Arizona Water Pioneers – Carl Hayden

Few people might equate silence with power but that’s just the sort of paradox that defined Carl Hayden. Known as the “Silent Senator”, on the occasions when Hayden spoke before Congress, it was always with brevity and impact. What little Hayden said usually spoke volumes to his colleagues. He was known as a man of “sterling character” and his solid reputation and modesty helped usher in an era of water projects which would tame the West. He will especially be remembered as a persistent, driving force behind the massive Central Arizona Project (CAP), which ultimately helped Arizona acquire the water resources needed to become the burgeoning state it is today.

Hayden had a natural understanding of the importance of water in the West. He knew early on that the West’s greatest challenge with water was there was either too little or too much. As a child he experienced the great flood of 1891; one of the largest floods known to hit the Phoenix area.  This flood was devastating to the frontier town which was cut it off from communication with the outside world for three months. Farms, homes, bridges and more were wiped out. Families were displaced and several people were killed by the raging torrent. Locals began to clamor more fervently for controlled sources of water.  Hayden saw the destruction first hand which provided him with valuable insight on Western water issues.

In addition to his understanding of water issues, Hayden also had the benefit of political longevity. He was so well regarded by the citizens of Arizona that his political career spanned an impressive sixty-seven years. He began his calling at the local level, serving in a number of local and county positions within territorial Arizona. When Arizona became a state in 1912, he was elected to the House of Representatives for seven terms.  He then became a U.S. Senator in 1926 and remained there until he retired in 1969.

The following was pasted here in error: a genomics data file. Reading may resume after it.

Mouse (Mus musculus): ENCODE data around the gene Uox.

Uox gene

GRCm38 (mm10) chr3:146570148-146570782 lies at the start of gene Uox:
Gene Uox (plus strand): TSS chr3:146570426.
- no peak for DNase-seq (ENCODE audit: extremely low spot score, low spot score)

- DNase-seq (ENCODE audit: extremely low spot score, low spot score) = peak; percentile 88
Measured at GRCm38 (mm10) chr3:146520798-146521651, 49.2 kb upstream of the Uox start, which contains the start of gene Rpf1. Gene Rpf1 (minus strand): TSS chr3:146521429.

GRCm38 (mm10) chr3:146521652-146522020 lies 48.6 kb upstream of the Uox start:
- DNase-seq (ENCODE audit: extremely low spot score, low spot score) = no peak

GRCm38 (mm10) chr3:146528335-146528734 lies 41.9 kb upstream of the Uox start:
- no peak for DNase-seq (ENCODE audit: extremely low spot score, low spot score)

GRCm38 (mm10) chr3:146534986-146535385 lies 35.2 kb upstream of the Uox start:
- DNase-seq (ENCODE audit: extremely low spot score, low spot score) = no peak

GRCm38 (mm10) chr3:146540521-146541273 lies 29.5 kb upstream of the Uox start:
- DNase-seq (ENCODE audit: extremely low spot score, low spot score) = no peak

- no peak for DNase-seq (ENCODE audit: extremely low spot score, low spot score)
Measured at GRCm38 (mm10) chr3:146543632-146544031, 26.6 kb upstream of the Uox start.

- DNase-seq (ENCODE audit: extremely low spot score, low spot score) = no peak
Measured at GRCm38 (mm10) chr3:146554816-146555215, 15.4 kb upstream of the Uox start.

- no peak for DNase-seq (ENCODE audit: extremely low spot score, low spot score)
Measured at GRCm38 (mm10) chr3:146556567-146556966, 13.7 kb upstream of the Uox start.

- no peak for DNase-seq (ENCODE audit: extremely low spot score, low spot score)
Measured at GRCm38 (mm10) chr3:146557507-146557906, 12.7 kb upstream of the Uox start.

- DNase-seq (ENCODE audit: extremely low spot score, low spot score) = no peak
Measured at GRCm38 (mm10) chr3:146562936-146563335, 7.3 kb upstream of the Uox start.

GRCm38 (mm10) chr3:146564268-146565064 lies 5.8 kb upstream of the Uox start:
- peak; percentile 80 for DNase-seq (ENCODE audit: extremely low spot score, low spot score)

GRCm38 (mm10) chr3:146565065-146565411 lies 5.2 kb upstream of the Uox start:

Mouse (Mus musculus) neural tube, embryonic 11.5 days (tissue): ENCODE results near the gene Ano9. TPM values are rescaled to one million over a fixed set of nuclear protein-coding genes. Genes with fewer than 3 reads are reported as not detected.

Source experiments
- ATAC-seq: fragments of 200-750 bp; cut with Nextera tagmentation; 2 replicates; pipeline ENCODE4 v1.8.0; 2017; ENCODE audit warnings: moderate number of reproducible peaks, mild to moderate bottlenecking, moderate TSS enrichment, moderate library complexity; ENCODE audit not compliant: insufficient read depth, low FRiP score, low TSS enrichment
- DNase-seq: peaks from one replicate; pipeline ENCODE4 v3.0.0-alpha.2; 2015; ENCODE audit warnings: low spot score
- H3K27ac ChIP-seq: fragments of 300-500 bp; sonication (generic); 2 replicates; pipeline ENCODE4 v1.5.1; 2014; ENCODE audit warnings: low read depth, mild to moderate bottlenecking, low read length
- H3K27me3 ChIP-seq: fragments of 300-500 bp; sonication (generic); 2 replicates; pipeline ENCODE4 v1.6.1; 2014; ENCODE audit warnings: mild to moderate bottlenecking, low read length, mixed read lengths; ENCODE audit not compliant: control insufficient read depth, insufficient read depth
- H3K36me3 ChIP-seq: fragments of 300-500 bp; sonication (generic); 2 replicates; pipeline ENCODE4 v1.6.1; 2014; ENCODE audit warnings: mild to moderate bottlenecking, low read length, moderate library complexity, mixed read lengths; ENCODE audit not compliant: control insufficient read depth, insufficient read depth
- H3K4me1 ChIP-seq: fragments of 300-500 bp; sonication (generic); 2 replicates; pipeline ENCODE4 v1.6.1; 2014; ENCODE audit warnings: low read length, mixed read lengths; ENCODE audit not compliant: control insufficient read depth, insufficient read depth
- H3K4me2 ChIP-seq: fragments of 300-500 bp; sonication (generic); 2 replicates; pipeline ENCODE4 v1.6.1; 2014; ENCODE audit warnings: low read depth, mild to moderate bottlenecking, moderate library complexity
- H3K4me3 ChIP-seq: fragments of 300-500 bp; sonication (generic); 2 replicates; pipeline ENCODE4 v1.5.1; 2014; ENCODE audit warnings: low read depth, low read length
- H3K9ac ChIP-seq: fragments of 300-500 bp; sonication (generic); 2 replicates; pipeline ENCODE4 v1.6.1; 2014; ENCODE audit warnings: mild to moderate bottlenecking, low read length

His support for consistent and reliable water resources in Arizona began with one of the first federal reclamation projects – the Salt River Project. The purpose of the newly founded Reclamation Service was to “reclaim” arid lands by providing a regular source of water for irrigation. At the time, the federal government believed that irrigation was at the heart of making land hospitable enough for settlers to move west. Without a reliable source of water, it was very tough for early pioneers to make a living.

Hayden was also successful in getting an engineering study completed for his Gila River constituents who wanted piece of the reclamation service pie. This ultimately led to the construction of the Coolidge Dam on the Gila River and the San Carlos Irrigation District.

In the 1970s, he wrote and secured passage of a provision which allowed local water-user associations to ultimately take over the maintenance and operations of federal reclamation projects. This seemed to make life easier for the locals as well as the feds.